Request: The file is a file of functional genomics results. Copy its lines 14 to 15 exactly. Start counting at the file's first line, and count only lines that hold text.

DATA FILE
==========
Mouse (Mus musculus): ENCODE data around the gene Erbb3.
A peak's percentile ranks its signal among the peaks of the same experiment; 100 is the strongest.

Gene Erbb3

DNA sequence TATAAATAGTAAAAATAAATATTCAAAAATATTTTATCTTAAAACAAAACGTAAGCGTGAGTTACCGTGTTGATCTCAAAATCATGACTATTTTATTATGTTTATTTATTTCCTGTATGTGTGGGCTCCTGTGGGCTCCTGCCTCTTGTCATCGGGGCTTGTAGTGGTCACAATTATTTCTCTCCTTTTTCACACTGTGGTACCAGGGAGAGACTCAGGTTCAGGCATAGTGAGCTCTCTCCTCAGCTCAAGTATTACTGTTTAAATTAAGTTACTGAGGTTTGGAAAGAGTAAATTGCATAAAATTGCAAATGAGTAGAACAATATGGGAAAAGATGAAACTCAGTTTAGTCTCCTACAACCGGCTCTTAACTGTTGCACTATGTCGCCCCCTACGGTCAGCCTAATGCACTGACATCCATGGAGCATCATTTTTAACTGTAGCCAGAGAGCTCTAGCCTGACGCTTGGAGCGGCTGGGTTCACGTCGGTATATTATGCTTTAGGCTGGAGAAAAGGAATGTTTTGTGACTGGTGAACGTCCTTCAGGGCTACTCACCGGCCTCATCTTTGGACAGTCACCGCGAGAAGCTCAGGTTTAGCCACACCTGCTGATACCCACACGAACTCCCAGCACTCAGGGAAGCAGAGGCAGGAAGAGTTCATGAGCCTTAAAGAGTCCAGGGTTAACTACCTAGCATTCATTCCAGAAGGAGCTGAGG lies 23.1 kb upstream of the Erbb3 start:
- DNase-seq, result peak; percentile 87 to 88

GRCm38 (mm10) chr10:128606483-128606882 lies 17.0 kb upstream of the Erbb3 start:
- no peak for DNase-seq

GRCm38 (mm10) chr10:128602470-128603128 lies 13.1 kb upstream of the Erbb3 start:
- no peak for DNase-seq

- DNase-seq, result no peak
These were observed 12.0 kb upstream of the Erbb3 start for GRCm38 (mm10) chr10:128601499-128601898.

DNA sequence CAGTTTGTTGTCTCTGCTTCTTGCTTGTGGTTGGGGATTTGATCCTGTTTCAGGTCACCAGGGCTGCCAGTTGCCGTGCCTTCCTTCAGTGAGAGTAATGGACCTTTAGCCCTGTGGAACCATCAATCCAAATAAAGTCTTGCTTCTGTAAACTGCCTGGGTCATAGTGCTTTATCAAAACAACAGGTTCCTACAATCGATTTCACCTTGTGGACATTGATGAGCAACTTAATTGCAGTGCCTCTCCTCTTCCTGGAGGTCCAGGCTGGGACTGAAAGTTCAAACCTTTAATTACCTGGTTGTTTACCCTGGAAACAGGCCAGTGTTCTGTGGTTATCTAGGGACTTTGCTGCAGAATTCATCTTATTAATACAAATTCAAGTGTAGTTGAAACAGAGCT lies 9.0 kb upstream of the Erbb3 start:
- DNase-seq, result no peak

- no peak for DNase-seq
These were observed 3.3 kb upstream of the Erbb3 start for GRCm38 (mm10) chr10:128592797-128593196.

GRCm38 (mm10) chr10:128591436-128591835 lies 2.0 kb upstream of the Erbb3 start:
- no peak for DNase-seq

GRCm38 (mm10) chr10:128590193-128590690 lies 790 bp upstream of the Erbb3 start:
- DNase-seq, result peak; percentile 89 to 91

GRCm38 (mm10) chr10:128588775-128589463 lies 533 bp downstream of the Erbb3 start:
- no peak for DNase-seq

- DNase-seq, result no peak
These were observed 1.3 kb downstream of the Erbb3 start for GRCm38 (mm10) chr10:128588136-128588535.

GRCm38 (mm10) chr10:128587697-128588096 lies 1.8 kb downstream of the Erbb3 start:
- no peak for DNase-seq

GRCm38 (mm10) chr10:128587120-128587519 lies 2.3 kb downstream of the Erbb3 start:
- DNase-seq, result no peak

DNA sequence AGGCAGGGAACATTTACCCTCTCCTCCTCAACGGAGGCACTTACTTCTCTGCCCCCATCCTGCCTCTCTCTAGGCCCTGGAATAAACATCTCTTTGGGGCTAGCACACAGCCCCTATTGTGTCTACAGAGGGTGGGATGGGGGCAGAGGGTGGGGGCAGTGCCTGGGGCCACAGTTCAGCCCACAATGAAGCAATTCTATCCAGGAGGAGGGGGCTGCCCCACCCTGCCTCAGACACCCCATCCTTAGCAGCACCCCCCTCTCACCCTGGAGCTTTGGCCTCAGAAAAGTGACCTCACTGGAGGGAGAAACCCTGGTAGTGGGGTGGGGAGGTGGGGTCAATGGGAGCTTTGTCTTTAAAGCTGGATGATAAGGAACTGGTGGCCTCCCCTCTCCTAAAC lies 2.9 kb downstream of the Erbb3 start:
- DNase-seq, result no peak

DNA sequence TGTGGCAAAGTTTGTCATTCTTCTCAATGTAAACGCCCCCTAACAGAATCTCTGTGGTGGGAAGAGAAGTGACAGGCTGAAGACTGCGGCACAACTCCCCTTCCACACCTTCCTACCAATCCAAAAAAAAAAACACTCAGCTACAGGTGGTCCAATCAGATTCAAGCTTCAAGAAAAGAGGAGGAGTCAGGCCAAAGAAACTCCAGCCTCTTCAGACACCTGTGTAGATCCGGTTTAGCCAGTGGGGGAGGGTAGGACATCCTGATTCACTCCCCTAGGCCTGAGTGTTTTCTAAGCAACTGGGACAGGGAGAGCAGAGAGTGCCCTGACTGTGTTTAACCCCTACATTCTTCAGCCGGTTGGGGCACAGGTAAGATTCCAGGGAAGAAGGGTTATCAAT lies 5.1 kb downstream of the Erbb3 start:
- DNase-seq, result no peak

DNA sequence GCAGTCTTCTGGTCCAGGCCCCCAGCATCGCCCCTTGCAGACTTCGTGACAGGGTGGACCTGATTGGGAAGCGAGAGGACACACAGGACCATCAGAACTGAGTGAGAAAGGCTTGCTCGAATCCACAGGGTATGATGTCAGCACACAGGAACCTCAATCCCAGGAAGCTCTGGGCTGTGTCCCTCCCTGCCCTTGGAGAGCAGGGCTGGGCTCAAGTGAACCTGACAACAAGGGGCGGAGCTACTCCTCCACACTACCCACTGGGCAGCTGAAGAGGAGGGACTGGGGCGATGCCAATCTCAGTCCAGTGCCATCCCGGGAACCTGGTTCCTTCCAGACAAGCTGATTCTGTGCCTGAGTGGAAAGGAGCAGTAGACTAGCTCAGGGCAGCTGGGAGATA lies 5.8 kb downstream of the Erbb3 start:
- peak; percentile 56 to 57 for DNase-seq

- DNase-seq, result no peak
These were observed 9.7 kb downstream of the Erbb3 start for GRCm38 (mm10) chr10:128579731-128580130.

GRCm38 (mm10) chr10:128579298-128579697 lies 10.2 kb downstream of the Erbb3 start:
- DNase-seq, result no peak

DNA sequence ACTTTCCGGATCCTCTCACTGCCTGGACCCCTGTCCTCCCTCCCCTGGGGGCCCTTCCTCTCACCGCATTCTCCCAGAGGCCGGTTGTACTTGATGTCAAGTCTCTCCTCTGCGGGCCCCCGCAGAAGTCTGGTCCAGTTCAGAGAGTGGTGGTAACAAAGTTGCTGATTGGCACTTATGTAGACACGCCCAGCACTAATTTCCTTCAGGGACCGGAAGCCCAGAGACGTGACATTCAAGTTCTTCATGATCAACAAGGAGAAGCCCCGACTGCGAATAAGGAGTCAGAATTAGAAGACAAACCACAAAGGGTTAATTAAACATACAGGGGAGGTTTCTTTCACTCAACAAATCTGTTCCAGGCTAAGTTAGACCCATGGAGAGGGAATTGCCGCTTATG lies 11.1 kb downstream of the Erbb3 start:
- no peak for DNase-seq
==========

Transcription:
- no peak for DNase-seq
These were observed 3.3 kb upstream of the Erbb3 start for GRCm38 (mm10) chr10:128592797-128593196.